TABLE II   Odds ratios for more advanced stage at diagnosis in Chinese and South Asian populations than in the remaining general population




FIGURE 2 Breast cancer stage distribution by ethnicity in Ontario.


Compared with the general population of women diagnosed with breast cancer in Ontario, sa women were more likely to be diagnosed at a later stage, and Chinese women were less likely to be diagnosed at a later stage. Those findings suggest important differences across ethnocultural groups that could have an effect on survival.

Population-based studies in the United States and the United Kingdom have described disparities in breast cancer stage and survival associated with race, ethnicity, socioeconomic status, and immigration23,26,2831. The literature on breast cancer disparities in the United States has focused mainly on African American and non-Hispanic white women29,30. Much has been written on the possible causes of ethnocultural disparities in clinical outcomes, including differences along each part of the clinical continuum: screening, diagnosis, treatment, and follow-up care. Although some evidence suggests underutilization of cancer services and lower rates of treatment completion and follow-up, results are inconsistent when adjusted for insurance and other factors2730.

Although sa populations in the United States, the United Kingdom, and Canada are very large and heterogeneous, few studies have reported on cancer disparities in their communities. Gomez et al. 26 reported on breast cancer mortality among U.S.-born and foreign-born women from 6 Asian ethnocultural subgroups. With the exception of Japanese-born women, survival was poorer for all foreign-born Asian women compared with the reference group of U.S.-born Japanese women and their ethno-specific U.S.-born counterparts. The authors suggest that acculturation might partly explain the differences in breast cancer survival between U.S.-and foreign-born Asian women, and highlights the need for more social science research on cultural values relevant to health behaviours.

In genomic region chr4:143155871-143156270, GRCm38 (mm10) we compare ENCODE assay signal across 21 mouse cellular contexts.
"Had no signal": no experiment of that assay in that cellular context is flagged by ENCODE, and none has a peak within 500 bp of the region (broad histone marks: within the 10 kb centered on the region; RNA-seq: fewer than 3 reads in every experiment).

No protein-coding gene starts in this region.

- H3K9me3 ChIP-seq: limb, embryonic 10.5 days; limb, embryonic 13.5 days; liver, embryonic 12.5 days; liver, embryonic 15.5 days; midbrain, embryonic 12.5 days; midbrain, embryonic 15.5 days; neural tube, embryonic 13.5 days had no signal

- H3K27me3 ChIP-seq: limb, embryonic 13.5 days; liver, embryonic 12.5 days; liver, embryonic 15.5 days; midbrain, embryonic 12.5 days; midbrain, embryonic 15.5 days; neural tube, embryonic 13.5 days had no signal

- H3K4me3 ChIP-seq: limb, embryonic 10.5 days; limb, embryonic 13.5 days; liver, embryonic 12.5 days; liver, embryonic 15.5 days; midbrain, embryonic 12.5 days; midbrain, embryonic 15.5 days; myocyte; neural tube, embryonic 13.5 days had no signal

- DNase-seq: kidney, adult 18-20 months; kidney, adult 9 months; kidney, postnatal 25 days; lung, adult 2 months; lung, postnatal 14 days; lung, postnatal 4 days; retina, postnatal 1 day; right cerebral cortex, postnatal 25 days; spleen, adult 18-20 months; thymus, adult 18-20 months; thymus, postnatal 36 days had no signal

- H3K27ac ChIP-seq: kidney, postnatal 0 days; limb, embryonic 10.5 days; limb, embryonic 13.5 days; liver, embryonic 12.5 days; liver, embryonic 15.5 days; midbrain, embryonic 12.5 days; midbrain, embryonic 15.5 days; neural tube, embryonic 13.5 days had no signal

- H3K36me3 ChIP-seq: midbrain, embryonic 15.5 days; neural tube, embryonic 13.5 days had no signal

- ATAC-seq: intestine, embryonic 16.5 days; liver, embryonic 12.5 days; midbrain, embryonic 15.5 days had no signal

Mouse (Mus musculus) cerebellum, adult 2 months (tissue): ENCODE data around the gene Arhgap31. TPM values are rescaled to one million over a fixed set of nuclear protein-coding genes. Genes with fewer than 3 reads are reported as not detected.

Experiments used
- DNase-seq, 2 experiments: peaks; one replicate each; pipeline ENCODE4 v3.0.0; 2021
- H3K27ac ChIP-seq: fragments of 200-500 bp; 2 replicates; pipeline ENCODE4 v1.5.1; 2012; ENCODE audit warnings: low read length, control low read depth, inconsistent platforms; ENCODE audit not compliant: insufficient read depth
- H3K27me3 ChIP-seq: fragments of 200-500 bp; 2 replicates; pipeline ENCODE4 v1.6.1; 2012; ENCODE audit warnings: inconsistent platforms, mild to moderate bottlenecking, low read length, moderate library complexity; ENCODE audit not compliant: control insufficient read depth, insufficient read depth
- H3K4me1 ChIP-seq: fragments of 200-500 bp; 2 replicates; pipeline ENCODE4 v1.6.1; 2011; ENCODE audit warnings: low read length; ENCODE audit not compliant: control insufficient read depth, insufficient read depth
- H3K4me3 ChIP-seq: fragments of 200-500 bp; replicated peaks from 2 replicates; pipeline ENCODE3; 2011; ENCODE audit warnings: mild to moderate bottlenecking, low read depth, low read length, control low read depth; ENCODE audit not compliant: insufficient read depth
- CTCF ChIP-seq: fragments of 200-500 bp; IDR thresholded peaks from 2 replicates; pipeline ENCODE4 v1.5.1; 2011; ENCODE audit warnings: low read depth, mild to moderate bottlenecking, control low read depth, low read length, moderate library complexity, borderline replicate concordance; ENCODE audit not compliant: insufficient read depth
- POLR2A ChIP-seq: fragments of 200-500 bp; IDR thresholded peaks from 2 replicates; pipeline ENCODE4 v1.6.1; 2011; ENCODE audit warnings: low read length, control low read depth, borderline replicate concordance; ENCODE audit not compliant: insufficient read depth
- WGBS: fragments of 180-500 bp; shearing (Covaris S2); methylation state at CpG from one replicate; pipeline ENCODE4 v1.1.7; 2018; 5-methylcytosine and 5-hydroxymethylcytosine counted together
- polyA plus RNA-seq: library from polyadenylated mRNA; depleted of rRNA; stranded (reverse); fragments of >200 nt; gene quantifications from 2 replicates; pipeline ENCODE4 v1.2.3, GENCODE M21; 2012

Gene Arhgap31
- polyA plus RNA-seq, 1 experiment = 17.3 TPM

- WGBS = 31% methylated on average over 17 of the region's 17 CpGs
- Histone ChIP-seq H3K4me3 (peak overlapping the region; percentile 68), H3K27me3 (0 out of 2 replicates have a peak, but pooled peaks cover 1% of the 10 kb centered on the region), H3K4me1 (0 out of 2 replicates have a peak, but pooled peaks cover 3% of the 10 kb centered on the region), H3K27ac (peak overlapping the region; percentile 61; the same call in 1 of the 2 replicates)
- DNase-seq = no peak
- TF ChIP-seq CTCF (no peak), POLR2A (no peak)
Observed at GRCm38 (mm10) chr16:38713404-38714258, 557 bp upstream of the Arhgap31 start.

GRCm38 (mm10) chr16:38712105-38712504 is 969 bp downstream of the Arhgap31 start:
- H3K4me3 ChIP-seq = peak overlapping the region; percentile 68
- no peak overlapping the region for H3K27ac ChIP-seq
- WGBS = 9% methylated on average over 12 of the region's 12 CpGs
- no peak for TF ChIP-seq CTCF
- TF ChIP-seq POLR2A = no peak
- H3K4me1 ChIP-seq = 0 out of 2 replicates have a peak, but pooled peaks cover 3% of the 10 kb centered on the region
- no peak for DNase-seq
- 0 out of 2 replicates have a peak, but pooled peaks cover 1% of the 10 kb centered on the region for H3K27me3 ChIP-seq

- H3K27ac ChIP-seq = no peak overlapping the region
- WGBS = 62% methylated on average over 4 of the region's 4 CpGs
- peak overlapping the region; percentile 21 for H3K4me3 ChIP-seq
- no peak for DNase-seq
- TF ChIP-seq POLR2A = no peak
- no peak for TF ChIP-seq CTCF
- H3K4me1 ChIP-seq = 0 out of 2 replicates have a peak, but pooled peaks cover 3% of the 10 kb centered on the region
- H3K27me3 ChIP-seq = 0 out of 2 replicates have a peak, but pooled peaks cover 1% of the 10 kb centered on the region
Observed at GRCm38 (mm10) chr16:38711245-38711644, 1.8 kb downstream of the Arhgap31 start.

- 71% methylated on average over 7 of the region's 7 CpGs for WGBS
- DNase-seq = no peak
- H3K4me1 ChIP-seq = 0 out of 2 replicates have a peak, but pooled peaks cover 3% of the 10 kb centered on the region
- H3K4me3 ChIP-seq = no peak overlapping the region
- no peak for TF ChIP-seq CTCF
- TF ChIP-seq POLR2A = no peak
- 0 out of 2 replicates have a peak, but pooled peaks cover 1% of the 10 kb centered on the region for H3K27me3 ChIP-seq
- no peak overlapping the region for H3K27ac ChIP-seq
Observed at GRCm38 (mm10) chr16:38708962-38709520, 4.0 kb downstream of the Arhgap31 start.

Several population-based studies in the United Kingdom, a country whose health insurance coverage and cancer care system are comparable to those in Canada, revealed particularly low rates of breast, cervical, and colorectal cancer screening among women of sa ancestry24,27,51. Szczepura and colleagues23 compared breast and colorectal cancer screening patterns over time for 5 sa ethnic groups and “non-Asians.” In multivariate analysis, ethnicity was the major factor in screening uptake. Compared with their non-Asian counterparts, the sa groups showed significantly lower breast and colorectal screening rates. Overall uptake increased with successive rounds of invitations, and breast screening disparities appeared to decline over time (adjusted for age and deprivation); however, compared with non-Asian women, all groups, excepting Hindu–Gujarati women, underwent significantly less breast cancer screening. Although the degree of deprivation (assessed using the Carstairs Index) was associated with uptake in all groups, the strength of the association was less for the sa than for the non-Asian group. The authors concluded that the low breast and colorectal screening rates in the study’s sa population were not explained by differences in age, sex, or socioeconomic status.

Glazier and colleagues9 applied spatial and epidemiologic mapping techniques to health administrative databases and census tract data in the Greater Toronto Area to describe mammography use by neighbourhood, according to high and low categories of income and immigration, and found that South Asians were more likely to reside in regions with the lowest screening utilization. Lofters et al. 12 later reported that the sa population in Ontario shows the lowest utilization of breast, cervical, and colorectal cancer screening. Our research also shows lower rates of screening in sa women.

Women from South Asia might not be exposed to health promotion dealing with preventive practices or to breast health education in particular. Moreover, cultural values, fears and stigma with respect to cancer could pose significant barriers to care-seeking for a breast problem and to participation in cancer screening after migration to countries with such programs13,21,22,26,32. Community-based programs that emphasize the value of maintaining individual health in the interests of the whole family and that capitalize on collectivist decision-making and goal orientation can be particularly useful for successful health promotion in certain ethnocultural groups. In Ontario, some Chinese and other ethnocultural community agencies, in collaboration with cancer agencies and public health and primary care groups have been very active in that regard, offering workshops, sociocultural tailoring of health promotion materials, and use of existing social advocacy platforms to encourage healthy lifestyles, including cancer screening13,2022,40,52.